Do you find Project 333 intriguing? Could you live with just 33 items? Comment below!

8 Key Pieces for Your Spring Capsule Wardrobe

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I’m done scraping my windshield, I can actually turn off the damn heat, shaving above the knee is a reality, and I can finally open the windows to let some fresh air in!

With the change of season goes a change of clothes. Bulky sweaters, knits, jackets, and boots give way to t-shirts, pastels, shorter skirts, and sandals.

It’s high time to go through your closet and rotate in clothes for the warmer weather and longer days. As you go through your closet and get rid of old items that either don’t fit or you no longer love, think about what you can do to cultivate a capsule wardrobe and keep only the pieces you really, really love.

I’ve opened my closet doors to give you a sneak peak of what I am rocking this spring to inspire you to examine what would work best for you.

Keep in mind I work full-time in an office, and what I like may not be your style. Feel free to use this as a guideline or template as you decide what you will wear this spring:

  1. Two dresses. I have two dresses for spring—one is all black and the other is this delicious Eliza J shift dress I purchased from Nordstrom’s.


  1. Skinny jeans. I have worn everything from mom jeans to flares and everything in-between. Nothing fits me so well as my Silver Suki skinny jeans. The 2% stretch is just enough. And being apple-shaped, it sits on my stomach well while showing off my comparably thinner legs.
  1. Two pairs of trousers. I have one pair of long black trousers and a pair of navy cropped pants to wear at work. My blouses and the Breton shirt are neutral enough they look great with both pairs of trousers.
  1. Two pencil skirts. I confess to having no less than four pencil skirts because I like the way I look in them, but for the spring, I prefer my grey and khaki-colored ones.
  1. A blazer. I am utterly besotted with this piece I picked up at Lane Bryant in February. It will be light enough to carry me through June and a colorful cami underneath just makes it pop.


  1. A Breton nautical t-shirt. These are fun shirts, usually cream-colored with navy or black stripes and a bateau neckline. They are an iconic piece to most Frenchwomen’s wardrobes. They can be worn under a blazer or paired with jeans for the weekend. I dare you to find a chic-er, more versatile top for your wardrobe.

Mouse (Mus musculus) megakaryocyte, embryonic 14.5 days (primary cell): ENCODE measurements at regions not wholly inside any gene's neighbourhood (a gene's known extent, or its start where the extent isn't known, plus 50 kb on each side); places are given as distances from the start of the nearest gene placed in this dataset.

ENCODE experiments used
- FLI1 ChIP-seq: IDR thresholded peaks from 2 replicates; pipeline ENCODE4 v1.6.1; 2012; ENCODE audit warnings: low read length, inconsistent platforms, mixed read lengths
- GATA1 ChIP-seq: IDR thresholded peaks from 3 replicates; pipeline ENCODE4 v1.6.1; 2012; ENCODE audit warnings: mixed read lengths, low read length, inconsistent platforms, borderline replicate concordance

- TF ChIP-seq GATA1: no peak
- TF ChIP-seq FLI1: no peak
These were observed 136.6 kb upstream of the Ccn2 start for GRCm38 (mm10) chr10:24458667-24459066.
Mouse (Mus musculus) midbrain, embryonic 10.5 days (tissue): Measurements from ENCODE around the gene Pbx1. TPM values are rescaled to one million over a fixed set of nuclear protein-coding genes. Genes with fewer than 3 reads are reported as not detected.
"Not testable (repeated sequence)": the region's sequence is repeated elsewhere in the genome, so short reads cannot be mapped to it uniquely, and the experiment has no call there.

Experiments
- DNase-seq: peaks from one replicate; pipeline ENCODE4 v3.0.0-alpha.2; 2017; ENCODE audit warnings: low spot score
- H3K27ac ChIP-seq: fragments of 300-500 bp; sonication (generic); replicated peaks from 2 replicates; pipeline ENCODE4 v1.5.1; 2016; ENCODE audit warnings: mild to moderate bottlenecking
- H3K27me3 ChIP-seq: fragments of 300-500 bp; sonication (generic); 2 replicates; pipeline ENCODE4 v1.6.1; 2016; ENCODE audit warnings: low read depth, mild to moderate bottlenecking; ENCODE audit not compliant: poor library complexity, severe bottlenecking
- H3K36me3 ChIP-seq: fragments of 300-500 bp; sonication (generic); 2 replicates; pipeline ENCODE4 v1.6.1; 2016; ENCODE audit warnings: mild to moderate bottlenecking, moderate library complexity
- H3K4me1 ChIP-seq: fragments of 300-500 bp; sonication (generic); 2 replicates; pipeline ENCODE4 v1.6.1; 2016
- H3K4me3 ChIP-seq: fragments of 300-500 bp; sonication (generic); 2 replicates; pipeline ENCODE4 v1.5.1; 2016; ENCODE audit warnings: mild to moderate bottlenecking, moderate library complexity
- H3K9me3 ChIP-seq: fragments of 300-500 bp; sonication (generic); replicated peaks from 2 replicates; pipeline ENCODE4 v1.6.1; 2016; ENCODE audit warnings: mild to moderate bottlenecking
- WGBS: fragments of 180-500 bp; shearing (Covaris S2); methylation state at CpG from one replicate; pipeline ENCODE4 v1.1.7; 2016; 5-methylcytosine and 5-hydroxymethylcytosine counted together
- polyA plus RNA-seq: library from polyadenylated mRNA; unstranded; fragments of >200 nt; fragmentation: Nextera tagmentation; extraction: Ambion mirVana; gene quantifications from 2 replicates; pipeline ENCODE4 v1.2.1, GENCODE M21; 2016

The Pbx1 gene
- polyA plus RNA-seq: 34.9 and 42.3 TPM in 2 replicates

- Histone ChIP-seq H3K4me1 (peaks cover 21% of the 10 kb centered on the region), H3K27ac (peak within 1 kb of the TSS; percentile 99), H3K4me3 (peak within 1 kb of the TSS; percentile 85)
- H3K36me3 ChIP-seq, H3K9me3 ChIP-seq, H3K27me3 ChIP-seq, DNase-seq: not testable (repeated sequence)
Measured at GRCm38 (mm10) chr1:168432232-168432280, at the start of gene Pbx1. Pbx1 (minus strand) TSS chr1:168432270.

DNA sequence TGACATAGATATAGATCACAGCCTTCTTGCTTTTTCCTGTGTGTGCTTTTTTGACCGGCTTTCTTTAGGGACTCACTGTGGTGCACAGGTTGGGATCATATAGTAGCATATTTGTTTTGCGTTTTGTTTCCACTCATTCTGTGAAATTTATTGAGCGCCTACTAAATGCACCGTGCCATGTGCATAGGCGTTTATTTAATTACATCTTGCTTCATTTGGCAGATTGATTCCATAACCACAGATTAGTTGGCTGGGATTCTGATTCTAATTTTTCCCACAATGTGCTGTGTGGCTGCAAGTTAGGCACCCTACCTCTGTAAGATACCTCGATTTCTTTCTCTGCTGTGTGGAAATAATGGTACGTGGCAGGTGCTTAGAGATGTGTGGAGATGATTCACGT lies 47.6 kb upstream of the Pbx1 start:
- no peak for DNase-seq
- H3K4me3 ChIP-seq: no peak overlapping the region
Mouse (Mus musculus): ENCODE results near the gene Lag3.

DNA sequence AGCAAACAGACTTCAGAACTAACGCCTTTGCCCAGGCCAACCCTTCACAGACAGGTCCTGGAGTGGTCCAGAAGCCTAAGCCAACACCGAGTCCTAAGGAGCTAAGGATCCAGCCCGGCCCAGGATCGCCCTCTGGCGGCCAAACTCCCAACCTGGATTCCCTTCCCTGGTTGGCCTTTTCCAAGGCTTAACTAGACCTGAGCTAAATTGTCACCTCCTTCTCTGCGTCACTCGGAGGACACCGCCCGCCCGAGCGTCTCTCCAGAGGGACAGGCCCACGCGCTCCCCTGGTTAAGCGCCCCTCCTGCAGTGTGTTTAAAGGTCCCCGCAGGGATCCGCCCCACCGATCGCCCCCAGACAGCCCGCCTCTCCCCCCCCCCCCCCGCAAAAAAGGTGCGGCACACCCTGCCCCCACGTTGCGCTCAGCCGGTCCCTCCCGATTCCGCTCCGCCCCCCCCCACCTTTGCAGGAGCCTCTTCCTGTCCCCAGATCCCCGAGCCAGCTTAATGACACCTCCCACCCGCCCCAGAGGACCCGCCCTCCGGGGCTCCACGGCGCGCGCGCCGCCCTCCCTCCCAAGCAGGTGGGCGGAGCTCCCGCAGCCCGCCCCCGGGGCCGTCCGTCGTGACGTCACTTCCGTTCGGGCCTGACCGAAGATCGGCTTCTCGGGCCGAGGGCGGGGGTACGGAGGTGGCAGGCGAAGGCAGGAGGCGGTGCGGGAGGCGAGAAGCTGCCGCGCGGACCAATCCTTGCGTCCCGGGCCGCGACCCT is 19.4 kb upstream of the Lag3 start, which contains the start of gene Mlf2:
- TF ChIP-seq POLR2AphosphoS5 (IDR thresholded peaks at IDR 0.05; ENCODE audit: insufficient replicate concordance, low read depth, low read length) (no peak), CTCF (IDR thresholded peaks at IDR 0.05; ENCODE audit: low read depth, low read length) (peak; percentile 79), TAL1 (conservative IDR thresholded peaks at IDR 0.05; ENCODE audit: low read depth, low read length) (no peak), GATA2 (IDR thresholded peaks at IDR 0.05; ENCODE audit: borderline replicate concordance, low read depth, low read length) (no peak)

1. Two blouses. One of my spring blouses is from Igigi, which is a favorite label of mine for both dresses and tops. After years of searching for The Perfect White Button-Down Blouse, I actually found it at CJ Banks, of all places! I just love it.


  1. Two light cardigans. The ones I am rocking this spring are both from Lane Bryant. I usually wear camis underneath, but I also do wear them with t-shirts.

Of course there are other things I have that I rotate into my capsule wardrobe: camisoles (I have a serious cami addiction), t-shirts, colorful flats, and scarves.

Even if you don’t buy into the idea of a capsule wardrobe, it is definitely empowering to go through your wardrobe and take stock of what you own. If you can edit your wardrobe to a few key pieces that you love, I guarantee you will never play the “I have nothing to wear” game this spring.

What’s in your closet this spring? Have you purchased anything new this year? Let me know by commenting below!

Title image credit: Aussiegall @ Wikimedia Commons,


What Is a Capsule Wardrobe and Why You Need One Right Now

ALEX-2There are women in my closet hanging on hangers, a different woman for each suit, each dress, each pair of shoes. I hoard clothes. –Marya Hornbacher